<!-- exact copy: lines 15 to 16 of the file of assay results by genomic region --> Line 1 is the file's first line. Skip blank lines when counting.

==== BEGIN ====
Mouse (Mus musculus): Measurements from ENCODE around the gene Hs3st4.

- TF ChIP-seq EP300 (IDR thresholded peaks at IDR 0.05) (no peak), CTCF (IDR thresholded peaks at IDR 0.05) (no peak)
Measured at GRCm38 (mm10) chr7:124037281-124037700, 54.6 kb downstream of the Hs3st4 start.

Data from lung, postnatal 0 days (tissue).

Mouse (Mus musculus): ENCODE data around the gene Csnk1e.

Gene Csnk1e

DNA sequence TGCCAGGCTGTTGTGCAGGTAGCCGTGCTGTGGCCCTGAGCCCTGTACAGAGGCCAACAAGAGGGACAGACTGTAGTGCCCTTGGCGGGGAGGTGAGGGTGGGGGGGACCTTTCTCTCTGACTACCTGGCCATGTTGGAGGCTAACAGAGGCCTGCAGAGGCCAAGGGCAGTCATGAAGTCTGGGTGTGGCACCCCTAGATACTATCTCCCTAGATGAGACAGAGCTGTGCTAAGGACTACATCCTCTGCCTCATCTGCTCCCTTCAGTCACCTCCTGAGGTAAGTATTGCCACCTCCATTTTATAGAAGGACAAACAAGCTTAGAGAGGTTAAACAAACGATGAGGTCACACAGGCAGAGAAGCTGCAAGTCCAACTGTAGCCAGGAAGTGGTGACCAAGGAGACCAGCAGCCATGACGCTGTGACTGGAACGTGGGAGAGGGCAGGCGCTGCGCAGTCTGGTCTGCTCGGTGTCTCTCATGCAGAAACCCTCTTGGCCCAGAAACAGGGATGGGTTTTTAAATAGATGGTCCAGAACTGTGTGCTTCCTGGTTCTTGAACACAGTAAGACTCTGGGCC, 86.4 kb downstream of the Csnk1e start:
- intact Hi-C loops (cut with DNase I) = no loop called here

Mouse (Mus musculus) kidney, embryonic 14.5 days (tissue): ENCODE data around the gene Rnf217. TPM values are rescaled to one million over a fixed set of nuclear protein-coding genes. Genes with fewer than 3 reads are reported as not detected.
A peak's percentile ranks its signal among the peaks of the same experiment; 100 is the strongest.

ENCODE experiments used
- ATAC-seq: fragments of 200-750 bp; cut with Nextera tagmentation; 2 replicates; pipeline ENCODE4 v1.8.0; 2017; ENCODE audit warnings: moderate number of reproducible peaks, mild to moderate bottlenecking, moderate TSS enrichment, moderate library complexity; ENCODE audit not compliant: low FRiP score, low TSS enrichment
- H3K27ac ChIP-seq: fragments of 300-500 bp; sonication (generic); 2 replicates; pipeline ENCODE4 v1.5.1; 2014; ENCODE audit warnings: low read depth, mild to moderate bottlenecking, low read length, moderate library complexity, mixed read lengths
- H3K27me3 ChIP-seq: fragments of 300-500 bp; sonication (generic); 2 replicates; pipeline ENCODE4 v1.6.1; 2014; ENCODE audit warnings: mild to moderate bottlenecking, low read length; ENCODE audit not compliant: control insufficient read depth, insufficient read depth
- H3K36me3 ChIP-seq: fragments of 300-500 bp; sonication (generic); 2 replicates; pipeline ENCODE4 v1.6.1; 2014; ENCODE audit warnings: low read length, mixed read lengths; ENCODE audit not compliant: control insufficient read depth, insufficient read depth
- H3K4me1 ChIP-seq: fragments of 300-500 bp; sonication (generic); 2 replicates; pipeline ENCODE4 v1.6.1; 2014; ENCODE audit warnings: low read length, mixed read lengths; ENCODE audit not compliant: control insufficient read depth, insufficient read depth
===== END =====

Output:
- H3K36me3 ChIP-seq: fragments of 300-500 bp; sonication (generic); 2 replicates; pipeline ENCODE4 v1.6.1; 2014; ENCODE audit warnings: low read length, mixed read lengths; ENCODE audit not compliant: control insufficient read depth, insufficient read depth
- H3K4me1 ChIP-seq: fragments of 300-500 bp; sonication (generic); 2 replicates; pipeline ENCODE4 v1.6.1; 2014; ENCODE audit warnings: low read length, mixed read lengths; ENCODE audit not compliant: control insufficient read depth, insufficient read depth